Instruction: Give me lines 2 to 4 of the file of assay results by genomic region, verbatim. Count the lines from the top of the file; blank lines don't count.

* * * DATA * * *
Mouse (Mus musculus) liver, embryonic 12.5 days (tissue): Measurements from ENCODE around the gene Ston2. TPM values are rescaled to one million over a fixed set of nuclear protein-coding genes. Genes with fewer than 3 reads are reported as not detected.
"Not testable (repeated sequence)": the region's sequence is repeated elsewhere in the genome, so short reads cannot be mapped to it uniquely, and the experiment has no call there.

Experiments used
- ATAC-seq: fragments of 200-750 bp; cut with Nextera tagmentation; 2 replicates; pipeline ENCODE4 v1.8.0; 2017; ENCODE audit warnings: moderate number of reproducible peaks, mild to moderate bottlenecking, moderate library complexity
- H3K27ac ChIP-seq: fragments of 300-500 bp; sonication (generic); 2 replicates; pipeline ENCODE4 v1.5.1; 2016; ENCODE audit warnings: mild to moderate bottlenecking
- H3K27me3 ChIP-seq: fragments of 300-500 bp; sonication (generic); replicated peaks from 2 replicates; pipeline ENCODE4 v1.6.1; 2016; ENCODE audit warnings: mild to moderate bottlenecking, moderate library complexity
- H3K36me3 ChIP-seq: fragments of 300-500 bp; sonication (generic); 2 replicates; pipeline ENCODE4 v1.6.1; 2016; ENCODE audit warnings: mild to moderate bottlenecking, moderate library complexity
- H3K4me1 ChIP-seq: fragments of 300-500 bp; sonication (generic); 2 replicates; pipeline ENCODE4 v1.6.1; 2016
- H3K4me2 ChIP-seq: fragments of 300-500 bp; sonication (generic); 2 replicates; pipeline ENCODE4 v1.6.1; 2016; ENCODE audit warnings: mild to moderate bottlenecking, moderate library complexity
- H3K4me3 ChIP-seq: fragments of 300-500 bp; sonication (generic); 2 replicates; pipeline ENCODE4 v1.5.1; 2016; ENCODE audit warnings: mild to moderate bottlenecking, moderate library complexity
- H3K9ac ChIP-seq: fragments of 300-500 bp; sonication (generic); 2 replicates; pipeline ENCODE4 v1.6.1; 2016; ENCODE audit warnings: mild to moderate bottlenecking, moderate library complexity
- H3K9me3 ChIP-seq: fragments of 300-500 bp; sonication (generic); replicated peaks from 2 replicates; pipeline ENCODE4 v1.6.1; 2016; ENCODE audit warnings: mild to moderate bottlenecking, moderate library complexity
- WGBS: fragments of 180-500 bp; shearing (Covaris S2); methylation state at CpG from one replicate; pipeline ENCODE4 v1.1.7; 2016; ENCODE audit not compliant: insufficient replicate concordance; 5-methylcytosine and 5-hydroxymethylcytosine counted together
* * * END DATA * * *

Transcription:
"Not testable (repeated sequence)": the region's sequence is repeated elsewhere in the genome, so short reads cannot be mapped to it uniquely, and the experiment has no call there.

Experiments used
- ATAC-seq: fragments of 200-750 bp; cut with Nextera tagmentation; 2 replicates; pipeline ENCODE4 v1.8.0; 2017; ENCODE audit warnings: moderate number of reproducible peaks, mild to moderate bottlenecking, moderate library complexity